Ekman-Larsson's strengths have always been his fluid skating, his stick skills, his positioning and his quickness, but with less time to make decisions, he is making more mistakes.
That, in turn has made him a bit jumpy and even more error-prone in areas where he didn't used to struggle. The four games the Coyotes have played in December provide a good illustration.
He had goals against the Oilers and Flames on a two-game road trip, including the game-winner in Edmonton, but he also made a pair of egregious mistakes. In Calgary, he chased a puck behind the net, leaving nobody to defend Josh Jooris all alone in front of the net for a Flames goal.
Against the Bruins at Gila River Arena, he sent an outlet pass through the neutral zone that Boston defenseman Dougie Hamilton intercepted to eventually set up Brad Marchand's goal just 58 seconds into the game. Ekman-Larsson had a full view of the play as he skated up the ice. It was just a bad read.
"Sometimes, the hardest thing to do is keep it simple. Look at (former Red Wing and OEL idol) Nick Lidstrom. He always kept it simple," Ekman-Larsson said. "I always want to make a good play -- to find an open man for a breakaway -- when maybe a short pass would be the smarter play.
"I screwed up a few times and got some minuses and it was my own fault. You can't think about it too much, but obviously it's a good stat for a D-man and obviously I look at it and it bothers me."
In a season of many mistakes, Ekman-Larsson's errors only compound the Coyotes' problems. But it is vital to realize a few things about the team's 2009 top pick (sixth overall). First, he's 23 at a position where maturity plays such a vital role. Second, "he's still arguably our most talented player," Maloney said. Third, he is still the cornerstone of the franchise's future.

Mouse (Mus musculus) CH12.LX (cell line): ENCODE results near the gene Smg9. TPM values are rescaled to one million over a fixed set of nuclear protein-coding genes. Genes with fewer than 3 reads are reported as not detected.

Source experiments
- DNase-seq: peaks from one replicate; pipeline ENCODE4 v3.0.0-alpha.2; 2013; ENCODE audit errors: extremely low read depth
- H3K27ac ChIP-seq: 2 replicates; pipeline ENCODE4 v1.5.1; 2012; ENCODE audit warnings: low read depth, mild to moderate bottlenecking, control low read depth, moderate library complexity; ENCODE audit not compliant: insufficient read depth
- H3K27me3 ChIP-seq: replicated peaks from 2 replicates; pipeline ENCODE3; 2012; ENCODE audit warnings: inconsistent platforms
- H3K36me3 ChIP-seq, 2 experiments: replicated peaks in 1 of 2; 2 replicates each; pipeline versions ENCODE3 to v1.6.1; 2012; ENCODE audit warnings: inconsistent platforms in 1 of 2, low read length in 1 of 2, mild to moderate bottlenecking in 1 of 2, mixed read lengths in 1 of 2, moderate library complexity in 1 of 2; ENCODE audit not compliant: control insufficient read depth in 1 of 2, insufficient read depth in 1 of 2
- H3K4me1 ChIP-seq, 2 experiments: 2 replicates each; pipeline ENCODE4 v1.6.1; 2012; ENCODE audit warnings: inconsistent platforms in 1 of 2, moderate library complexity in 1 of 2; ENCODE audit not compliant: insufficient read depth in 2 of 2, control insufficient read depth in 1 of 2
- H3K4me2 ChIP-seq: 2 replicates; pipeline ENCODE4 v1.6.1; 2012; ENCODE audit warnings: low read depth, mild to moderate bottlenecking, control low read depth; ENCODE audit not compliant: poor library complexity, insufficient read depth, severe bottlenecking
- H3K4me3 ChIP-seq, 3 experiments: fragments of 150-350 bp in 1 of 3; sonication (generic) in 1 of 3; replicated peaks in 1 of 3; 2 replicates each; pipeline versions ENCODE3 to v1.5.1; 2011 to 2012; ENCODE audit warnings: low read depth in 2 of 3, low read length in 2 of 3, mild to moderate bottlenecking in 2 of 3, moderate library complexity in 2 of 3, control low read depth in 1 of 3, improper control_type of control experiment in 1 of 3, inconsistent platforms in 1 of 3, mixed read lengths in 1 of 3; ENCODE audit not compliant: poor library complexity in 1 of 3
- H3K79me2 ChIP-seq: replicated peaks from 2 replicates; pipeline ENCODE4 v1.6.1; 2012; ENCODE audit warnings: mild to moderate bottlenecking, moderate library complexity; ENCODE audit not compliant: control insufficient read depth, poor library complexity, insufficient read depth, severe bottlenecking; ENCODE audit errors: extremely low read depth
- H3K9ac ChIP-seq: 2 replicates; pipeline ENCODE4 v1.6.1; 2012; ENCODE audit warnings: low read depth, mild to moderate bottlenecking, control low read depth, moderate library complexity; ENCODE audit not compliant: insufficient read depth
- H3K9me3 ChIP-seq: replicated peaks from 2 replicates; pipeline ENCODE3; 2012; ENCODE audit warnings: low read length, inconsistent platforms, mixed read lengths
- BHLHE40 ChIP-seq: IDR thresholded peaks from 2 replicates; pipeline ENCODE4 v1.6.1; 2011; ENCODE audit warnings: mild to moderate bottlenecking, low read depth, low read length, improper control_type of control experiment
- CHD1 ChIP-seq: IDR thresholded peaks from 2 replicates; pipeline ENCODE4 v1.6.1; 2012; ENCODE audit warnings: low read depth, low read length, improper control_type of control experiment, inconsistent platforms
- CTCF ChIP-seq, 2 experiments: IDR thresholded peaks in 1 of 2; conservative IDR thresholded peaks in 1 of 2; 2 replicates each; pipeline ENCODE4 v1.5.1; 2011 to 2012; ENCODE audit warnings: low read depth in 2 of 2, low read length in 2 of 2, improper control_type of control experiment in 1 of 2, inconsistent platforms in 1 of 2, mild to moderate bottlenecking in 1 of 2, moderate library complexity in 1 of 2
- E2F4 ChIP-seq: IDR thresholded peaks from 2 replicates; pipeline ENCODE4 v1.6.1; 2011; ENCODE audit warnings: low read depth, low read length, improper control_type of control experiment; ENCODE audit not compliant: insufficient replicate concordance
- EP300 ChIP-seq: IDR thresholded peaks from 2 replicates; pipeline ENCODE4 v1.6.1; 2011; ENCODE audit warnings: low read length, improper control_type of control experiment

Finally, this is part of the normal progression for NHL defensemen, particularly those at the top who log big minutes.
"(L.A.'s Drew) Doughty had to go through it. (Chicago's Duncan) Keith had to go through it," Playfair said. "It's good for him to realize that to be a top player in this league, you have to be a good defender in your own end, you have to be able to shut people down and then, when the chance comes to move the puck up the ice, your skill takes over and away you go."
Earlier this season, Yahoo Sports ran a national story about Ekman-Larsson being a Norris trophy candidate. It was oddly timed, given his dreadful start, but it is a conversation he wants to be a part of in years to come.
To do that, he will have to put up more points. To date, he has just 12 in 28 games but that is as much a product of the Coyotes skill-deficient forward group as it is of Ekman-Larsson's play.
"Everybody talks about the Norris and being a star player but it doesn't really matter what people say about me. It's all up to me," Ekman-Larsson said. " I need to calm down and just play my game. I know I'm a good player and I need to play that way."